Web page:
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New Orleans Meeting

The Kavli Foundation Innovations in Chemistry Lecture

Chemistry of Energy and Food

Daniel Nocera, Artificial leaf

The artificial leaf accomplishes the energy storage process of photosynthesis and does so with earth-abundant materials, no wires, and direct solar-to fuels process. Two earth abundant catalysts have been discovered that promote the oxygen evolving reaction (OER) and hydrogen evolving reaction (HER). The ability to operate these catalysts under benign conditions (in water at pH 7 and under 1 atm) has enabled the construction of the artificial leaf, which consists of a silicon wafer, coated with the respective OER and HER catalysts. By immersing the artificial leaf in water and holding it up to sunlight causes efficient water splitting; and all of this is done with no wires or membrane. By constructing a simple, stand-alone device composed of earth-abundant materials, the artificial leaf provides a means for an inexpensive and distributed direct solar-to-fuels conversion process with low-cost systems engineering and manufacturing requirements. The science behind the catalysts and the artificial leaf will be presented.

 

 

Chemistry of Energy and Food Plenary

Chemistry of Energy and Food

John Floros, Feeding the world through science and technology: A look into our future food system

Scientific and technological developments over the last century transformed our food system into a global, enormously complex, and extremely sophisticated system that has successfully achieved a safe, nutritious, abundant, and sustainable food supply for healthier people everywhere. Nevertheless, projected increases in human population, greater urbanization and an improved diet indicate that current food production levels must be raised substantially, and processing methods must be improved significantly over the next few decades. In addition, our food system faces other serious challenges, including environmental changes, water pollution and shortage, soil erosion and nutrient depletion, energy availability and price, limited food accessibility and malnutrition, over-consumption and obesity, longer human lifespan and an aging population, food safety concerns, and threats from terrorism. We will briefly review these challenges and look into the future, when food scientists and technologists will work closely with chemists, biochemists, animal scientists, agronomists, horticulturists, molecular biologists, toxicologists, materials scientists, nanotechnologists, bioengineers, and other experts in informatics, nutrigenomics, medicine and health sciences to improve the food system and make life better for everyone.

 
 
Cesar Vega, Kitchen as laboratory: Building bridges between science and the non-scientist

It is no secret that communicating science to the general public is a challenge. And, it should be no secret that to do this effectively provides the non-scientist with a more realistic perspective of the reaches and limitations of science, and in a better position to interpret and even apply scientific information. However, it seems that we have plenty of homework to do ahead of us. First consider that for the most part, the audience we aim to reach has less technical/scientific knowledge and second, that it is others, (i.e. the media) who take the lead on translating our findings – not always accurately. Inaccurate science interpretation results in misinformation and confusion among the lay public which then minimizes the ability to make informed decision based on science. Is there something we can do to improve the quality of the message? Absolutely. I will try to make a case for the above through food.Food is personal…and complex. Cooking makes food even more personal and brings up further complexity through the transformations and interactions that it promotes. I'm sure that most of your non-scientist friends wonder why using cream of tartar makes better meringues, do you? Cooking is a great tool to demonstrate scientific principles and science offers an exciting path into the kitchen. The challenge is in making the bridge, allowing others to cross it from both sides. I will provide a few examples of bridges that others and I have built.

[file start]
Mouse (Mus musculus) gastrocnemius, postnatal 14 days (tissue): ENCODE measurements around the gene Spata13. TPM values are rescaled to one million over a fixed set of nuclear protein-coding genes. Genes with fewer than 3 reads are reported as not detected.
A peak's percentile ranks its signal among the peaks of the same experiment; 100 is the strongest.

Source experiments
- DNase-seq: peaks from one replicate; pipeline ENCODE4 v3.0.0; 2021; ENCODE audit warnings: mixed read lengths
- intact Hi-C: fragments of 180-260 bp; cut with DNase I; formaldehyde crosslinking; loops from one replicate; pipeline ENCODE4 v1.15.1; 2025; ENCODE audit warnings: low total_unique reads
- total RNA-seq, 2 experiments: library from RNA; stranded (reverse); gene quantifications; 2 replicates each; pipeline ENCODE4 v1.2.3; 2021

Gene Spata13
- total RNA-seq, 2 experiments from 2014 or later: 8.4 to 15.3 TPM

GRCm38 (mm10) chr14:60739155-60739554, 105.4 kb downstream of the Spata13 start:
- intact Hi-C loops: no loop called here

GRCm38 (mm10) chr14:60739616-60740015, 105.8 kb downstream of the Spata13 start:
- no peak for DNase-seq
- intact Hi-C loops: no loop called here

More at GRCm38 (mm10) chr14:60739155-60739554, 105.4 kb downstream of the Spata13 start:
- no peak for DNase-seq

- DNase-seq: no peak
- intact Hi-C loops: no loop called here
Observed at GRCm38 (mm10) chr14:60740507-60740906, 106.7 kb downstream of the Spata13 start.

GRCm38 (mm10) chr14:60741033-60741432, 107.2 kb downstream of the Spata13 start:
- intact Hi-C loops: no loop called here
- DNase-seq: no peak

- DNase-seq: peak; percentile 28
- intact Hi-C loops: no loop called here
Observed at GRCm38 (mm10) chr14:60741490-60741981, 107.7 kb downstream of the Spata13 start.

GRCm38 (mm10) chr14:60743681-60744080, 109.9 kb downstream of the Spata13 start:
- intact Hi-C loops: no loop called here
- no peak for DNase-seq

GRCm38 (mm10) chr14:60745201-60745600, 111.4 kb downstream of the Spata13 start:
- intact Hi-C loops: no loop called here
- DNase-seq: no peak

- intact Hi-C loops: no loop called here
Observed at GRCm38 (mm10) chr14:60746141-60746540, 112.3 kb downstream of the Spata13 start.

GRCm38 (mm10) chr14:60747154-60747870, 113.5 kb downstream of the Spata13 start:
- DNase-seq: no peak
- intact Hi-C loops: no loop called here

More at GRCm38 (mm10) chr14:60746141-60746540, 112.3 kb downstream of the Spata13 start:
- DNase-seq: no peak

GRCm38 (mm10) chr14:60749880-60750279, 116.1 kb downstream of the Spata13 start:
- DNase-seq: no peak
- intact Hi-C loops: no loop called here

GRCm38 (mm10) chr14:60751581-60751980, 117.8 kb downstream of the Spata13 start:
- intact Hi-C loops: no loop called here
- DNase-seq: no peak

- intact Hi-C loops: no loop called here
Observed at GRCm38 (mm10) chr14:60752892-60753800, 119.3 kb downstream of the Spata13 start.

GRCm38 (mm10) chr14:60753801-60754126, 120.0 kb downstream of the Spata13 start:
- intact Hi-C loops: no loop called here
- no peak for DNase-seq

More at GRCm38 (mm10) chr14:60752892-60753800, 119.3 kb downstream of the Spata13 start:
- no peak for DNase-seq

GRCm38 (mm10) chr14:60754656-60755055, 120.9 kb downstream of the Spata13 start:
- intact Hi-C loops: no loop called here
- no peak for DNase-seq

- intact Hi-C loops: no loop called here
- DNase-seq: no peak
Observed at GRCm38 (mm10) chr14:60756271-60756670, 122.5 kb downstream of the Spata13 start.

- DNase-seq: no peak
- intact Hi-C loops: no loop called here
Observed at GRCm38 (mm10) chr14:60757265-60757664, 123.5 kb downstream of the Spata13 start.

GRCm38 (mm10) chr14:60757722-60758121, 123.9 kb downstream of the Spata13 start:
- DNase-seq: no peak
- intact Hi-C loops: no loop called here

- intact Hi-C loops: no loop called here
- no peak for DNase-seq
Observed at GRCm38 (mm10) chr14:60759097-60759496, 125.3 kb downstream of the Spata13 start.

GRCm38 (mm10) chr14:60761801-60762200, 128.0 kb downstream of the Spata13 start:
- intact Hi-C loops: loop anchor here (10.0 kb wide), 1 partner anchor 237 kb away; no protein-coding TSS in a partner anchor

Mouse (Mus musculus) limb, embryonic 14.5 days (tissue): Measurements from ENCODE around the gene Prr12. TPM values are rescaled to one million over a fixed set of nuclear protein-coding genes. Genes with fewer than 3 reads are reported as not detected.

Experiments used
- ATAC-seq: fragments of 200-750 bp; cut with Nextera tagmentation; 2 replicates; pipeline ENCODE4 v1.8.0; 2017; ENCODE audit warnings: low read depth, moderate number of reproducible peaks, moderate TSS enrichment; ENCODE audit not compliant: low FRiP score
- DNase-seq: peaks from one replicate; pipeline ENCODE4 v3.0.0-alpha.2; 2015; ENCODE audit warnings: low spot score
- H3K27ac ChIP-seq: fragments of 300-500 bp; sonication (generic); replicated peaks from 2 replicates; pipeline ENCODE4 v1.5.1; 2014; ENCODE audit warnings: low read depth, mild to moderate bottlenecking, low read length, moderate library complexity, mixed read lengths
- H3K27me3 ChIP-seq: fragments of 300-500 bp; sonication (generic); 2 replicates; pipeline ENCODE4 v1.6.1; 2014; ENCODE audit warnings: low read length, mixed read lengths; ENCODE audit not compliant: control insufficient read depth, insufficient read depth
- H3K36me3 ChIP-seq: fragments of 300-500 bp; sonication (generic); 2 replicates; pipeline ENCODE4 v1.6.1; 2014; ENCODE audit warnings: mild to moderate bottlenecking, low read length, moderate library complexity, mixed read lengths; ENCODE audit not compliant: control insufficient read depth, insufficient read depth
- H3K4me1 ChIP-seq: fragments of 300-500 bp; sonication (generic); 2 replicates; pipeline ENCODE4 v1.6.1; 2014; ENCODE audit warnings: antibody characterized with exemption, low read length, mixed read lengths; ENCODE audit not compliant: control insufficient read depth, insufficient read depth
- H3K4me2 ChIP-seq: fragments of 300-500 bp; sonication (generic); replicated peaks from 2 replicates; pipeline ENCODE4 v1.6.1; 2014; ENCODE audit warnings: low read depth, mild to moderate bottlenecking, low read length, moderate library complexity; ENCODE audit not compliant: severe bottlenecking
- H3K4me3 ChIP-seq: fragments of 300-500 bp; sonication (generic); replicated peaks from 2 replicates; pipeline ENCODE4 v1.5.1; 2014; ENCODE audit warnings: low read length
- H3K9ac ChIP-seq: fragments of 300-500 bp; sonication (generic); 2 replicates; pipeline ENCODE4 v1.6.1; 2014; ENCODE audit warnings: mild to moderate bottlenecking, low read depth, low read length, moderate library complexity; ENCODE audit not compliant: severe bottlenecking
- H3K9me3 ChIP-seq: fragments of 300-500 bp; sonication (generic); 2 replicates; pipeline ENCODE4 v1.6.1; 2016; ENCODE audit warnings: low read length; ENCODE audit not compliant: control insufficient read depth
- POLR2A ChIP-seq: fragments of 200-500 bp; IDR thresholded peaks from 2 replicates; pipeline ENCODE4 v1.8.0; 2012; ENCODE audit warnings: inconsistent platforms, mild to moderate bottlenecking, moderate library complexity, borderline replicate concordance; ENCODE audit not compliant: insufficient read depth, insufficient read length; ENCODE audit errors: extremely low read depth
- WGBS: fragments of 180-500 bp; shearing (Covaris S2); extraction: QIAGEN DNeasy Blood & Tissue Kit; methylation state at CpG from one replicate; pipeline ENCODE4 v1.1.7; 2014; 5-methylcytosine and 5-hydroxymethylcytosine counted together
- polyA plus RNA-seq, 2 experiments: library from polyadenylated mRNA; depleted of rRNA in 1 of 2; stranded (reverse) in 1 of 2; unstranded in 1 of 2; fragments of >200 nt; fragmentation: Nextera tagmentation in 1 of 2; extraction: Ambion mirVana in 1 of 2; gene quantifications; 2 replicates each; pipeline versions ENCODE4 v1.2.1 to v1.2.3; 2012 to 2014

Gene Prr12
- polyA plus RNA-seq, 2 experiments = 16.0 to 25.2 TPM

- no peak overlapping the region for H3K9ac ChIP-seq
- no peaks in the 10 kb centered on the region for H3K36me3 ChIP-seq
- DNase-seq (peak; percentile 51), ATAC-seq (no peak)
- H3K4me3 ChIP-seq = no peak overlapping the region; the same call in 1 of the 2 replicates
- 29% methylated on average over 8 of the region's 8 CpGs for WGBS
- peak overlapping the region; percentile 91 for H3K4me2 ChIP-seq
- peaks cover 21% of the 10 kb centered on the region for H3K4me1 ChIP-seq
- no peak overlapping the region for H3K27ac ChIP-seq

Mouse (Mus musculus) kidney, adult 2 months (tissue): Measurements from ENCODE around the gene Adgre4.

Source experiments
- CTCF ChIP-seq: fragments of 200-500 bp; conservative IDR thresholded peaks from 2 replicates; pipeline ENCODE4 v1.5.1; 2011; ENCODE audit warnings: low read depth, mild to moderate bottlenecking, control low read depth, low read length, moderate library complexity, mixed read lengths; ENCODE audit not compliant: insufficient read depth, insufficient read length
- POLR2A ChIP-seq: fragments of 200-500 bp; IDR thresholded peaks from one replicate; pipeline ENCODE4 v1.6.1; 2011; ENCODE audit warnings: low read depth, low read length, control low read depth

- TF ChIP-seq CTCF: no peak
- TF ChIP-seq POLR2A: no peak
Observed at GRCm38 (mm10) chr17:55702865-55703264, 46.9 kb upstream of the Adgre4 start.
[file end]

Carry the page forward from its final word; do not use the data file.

Priestley Medal Award Address

Presidential Event

Peter J. Stang, Priestley Medal Award and Presentation

The Priestley Award commemorates the work of Joseph Priestley. The award recognizes Stang’s cutting-edge research that has had far-reaching implications for many areas of science, including drug development and more efficient ways to produce gasoline and home heating oil.

 

 

Empowering Equal Access for Persons with Disabilities in the Chemical Profession

Division of Professional Relations

Shannon Watt, OXIDE: Empowering equal access for academic chemists with disabilities
Closed Captioned, Transcript

The Open Chemistry Collaborative in Diversity Equity (OXIDE) was founded in 2011 to sustain and expand upon the national conversation begun through a series of academic equity workshops—including one on disabilities—sponsored by the National Science Foundation, the National Institutes of Health, and the Department of Energy from 2006-2009. OXIDE serves as a bridge between the chairs of leading doctoral-granting chemistry departments, representatives from diversity communities, and social scientists with diversity-related expertise, with the aim of reducing inequities that have historically contributed to the mismatch between the gender, race-ethnicity, sexual orientation, and disability demographics of chemistry faculty and the nation as a whole. This presentation will summarize several initiatives that preceded OXIDE and share our current approaches to discussing congenital, acquired, visible, and hidden disabilities with department chairs. It will also allow the OXIDE team to learn from symposium participants about additional strategies for gathering data and promoting policies and practices that empower equal access for chemists with disabilities.